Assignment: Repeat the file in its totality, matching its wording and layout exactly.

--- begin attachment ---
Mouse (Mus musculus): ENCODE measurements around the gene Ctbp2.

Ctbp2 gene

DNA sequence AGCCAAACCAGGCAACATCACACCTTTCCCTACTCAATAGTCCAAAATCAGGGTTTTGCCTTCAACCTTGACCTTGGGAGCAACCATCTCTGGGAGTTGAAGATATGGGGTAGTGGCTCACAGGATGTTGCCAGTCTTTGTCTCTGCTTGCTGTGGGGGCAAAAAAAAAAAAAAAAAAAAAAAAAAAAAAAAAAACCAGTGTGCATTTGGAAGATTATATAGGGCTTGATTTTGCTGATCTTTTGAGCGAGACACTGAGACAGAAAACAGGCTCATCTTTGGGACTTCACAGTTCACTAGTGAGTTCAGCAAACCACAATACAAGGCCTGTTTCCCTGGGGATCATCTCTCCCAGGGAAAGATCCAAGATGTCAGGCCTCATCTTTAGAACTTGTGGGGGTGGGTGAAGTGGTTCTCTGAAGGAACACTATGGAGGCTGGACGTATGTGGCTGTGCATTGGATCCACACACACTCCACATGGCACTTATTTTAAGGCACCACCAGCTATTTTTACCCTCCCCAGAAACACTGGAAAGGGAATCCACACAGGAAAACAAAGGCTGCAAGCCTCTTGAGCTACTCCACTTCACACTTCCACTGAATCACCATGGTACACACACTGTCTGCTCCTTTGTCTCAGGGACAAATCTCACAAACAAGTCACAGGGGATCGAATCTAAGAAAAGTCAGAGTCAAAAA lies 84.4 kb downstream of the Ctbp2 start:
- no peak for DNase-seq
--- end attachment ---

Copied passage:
Mouse (Mus musculus): ENCODE measurements around the gene Ctbp2.

Ctbp2 gene

DNA sequence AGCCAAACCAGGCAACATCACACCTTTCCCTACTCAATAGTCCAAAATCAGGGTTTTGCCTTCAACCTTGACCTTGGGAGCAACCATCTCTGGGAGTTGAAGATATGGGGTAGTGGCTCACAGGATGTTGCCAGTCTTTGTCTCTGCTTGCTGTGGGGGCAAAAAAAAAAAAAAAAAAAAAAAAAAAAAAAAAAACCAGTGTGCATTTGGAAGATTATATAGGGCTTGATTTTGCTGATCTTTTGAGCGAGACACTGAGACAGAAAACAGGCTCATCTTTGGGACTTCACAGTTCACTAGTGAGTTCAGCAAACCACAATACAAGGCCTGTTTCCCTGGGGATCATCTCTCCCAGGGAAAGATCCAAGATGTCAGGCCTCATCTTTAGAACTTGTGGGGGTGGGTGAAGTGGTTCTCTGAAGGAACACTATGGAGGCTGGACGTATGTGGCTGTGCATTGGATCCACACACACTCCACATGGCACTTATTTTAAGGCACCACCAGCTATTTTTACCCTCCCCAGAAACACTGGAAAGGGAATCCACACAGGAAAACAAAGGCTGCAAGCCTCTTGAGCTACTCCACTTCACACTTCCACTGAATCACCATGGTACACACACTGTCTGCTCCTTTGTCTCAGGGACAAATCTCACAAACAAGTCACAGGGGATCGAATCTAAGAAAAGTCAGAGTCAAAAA lies 84.4 kb downstream of the Ctbp2 start:
- no peak for DNase-seq